Twenty three years ago Compagnie du Ponant was founded by her owners the CMA CGM Group, the world's third largest container shipping group. The cruise company is an integral part of French maritime heritage and owes its origins to the renowned Compagnie Générale Transatlantique French Line.

Published in Cruise Liners

Dr. Leo Varadkar, T.D., Minister for Transport, Tourism and Sport will open a major conference on the future development of Dublin Port at 9 am tomorrow at The Gibson Hotel, Dublin (beside the Point Village). Among the issues to be addressed at the conference will include: economic; infrastructure; planning; transport; tourism; and environmental considerations.

Speakers and panellists on the day will include: Danny McCoy, Director General, IBEC; Jim Power, Economist; Dr. Don Thornhill, Chairman, National Competitiveness Council; Gina Quin, CEO, Dublin Chamber; Michael Stubbs; Dublin City Assistant Manager; John Whelan, CEO, Irish Exporters Association; Eamonn McKeon, CEO, Irish Tourism Industry Confederation; Peter Nash, Tourism Ireland; Nigel O'Neill, Head of Strategic Planning, NRA; Stephen Ahearne, General Manager – Freight, Irish Rail; Tom Wilson of the Freight Transport Association; Marian Wilson; Head of Transport Planning, National Transport Authority; Patrick Verhoeven, Secretary General, European Sea Ports Organisation; Brendan McDonough, Manager of Strategic Planning and EU, IDA Ireland; Eamonn O'Reilly, CEO, Dublin Port Company; and Lucy McCaffrey, Chairperson, Dublin Port Company.

The conference is part of Dublin Port Company's consultation on the future development of Dublin Port, which will need to handle 60 million tonnes - double today's throughput – by 2040. The key question to be addressed is how Dublin Port Company can achieve this taking into consideration the Port's role and responsibilities across trade, tourism, transport and the natural and built environments.

Dublin Port Company is seeking submissions on the development of a Masterplan by 31st May, 2011.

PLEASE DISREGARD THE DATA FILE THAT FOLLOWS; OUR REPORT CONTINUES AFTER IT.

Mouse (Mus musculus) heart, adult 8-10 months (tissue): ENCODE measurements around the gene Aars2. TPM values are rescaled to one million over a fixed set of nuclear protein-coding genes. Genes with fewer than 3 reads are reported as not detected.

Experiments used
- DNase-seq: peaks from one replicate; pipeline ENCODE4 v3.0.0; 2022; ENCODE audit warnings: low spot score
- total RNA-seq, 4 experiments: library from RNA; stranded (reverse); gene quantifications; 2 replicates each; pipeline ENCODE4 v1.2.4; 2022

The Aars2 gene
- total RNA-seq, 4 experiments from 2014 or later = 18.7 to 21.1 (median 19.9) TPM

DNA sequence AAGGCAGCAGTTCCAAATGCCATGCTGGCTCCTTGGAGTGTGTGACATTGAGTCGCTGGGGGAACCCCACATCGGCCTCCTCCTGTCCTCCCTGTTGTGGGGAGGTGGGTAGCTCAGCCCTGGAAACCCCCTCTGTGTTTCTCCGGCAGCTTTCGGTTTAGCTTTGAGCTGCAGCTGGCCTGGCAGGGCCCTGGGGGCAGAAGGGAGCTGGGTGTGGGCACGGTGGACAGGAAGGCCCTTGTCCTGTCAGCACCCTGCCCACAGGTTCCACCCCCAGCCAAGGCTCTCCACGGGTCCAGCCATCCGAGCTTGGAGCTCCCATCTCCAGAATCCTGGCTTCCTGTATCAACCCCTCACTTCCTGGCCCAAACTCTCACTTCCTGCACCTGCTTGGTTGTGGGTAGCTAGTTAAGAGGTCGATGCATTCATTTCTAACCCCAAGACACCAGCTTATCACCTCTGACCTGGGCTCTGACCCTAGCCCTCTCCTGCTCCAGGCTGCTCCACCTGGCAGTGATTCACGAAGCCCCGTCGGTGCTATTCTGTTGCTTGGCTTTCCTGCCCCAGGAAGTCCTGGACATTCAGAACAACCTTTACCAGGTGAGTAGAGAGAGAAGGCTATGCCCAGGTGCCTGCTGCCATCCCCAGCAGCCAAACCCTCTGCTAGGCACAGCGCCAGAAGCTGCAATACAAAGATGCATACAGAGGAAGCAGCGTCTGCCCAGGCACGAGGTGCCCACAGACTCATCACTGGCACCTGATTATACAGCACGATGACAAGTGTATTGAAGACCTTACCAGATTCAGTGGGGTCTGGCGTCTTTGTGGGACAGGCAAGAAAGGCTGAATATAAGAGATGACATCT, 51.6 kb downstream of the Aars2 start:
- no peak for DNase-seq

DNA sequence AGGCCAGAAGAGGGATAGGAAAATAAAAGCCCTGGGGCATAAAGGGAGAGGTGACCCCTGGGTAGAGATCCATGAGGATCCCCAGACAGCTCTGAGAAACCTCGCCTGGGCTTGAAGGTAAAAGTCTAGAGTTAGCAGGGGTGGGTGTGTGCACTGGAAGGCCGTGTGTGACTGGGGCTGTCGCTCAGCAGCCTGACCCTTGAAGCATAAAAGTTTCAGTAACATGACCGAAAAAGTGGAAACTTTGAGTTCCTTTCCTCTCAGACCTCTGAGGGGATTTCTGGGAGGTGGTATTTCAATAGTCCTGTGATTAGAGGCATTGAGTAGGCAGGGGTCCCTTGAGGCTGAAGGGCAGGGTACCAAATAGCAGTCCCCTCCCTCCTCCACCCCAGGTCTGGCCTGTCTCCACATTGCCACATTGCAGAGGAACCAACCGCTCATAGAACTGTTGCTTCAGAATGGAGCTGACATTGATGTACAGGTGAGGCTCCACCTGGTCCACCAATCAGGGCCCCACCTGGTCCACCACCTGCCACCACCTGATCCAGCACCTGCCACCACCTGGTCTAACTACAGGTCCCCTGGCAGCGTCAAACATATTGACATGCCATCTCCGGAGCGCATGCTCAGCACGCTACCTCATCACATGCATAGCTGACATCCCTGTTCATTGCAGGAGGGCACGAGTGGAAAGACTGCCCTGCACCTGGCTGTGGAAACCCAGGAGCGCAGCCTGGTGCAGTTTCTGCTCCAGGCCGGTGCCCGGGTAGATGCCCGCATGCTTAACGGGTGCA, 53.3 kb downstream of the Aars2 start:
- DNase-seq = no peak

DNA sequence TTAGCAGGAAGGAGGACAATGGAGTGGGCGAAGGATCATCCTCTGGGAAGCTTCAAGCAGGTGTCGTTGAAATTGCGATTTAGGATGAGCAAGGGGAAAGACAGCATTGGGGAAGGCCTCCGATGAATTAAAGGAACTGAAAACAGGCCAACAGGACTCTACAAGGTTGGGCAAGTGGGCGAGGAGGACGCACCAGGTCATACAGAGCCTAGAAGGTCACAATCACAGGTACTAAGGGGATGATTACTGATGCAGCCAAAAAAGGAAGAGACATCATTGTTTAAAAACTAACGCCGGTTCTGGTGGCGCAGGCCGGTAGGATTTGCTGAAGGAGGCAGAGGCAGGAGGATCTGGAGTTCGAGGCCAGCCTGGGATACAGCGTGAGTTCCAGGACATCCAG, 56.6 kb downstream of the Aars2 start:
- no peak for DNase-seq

Published in Dublin Port
The sleek-profile of the 10,700 tonnes mega-yacht cruiseship Le Boréal is set to make her inaugural Irish port of call to Dublin port this Tuesday, writes Jehan Ashmore.

Le Boréal was to make her maiden Irish call to Cobh but the capital which was also scheduled for the 10 May will instead take this honour from the one-year old ship which is operated by France's only cruise operator, Compagnie du Ponant.

The 142m long ship was built by the Italian Fincantieri shipyard won the 'Best New ship of the Year 2010' by the European Cruiser Association. She can take 264 guests in an interior which has a distinctly French flair from the hand of designer Jean-Philippe Nuel. A crew of 139 look after the running of the six-decked vessel which has 132 luxurious appointed cabins.

Late last month Le Boréal was joined by her new sister L'Austral which was inaugurated into service during a fireworks display off the company's headquarters in Marseille. Both ships made a cruise to the Frioul Islands and famous Chateau d'If and later that day their Le Levant also took part in the celebrations when the trio returned off Marseille.

The other two vessels of the five-strong fleet are the Le Ponant, a three-masted 88m sailing ship and Le Diamant (also due Dublin and Cork this season) form a fleet of bijou cruiseships which are small in size and as such can access remote and exclusive ports of call.

Compagnie du Ponant was established in 1988 and is owned by the CMA CGM Group, the world's third largest container shipping group. The company is an integral part of French maritime heritage with origins from the renowned Compagnie Générale Transatlantique French Line.

Published in Cruise Liners
Page 43 of 48

Featured Sailing School

INSS sidebutton

Featured Clubs

dbsc mainbutton
Howth Yacht Club
Kinsale Yacht Club
National Yacht Club
Royal Cork Yacht Club
Royal Irish Yacht club
Royal Saint George Yacht Club

Featured Brokers

leinster sidebutton

Featured Webcams

Featured Car Brands

subaru sidebutton

Featured Associations

ISA sidebutton
ICRA
isora sidebutton

Featured Events 2020

Featured Chandleries

CHMarine Afloat logo
osm sidebutton
viking sidebutton

Featured Sailmakers

northsails sidebutton
uksails sidebutton

Featured Marinas

dlmarina sidebutton

Featured Blogs

W M Nixon - Sailing on Saturday
podcast sidebutton
mansfield sidebutton
BSB sidebutton
sellingboat sidebutton

Please show your support for Afloat by donating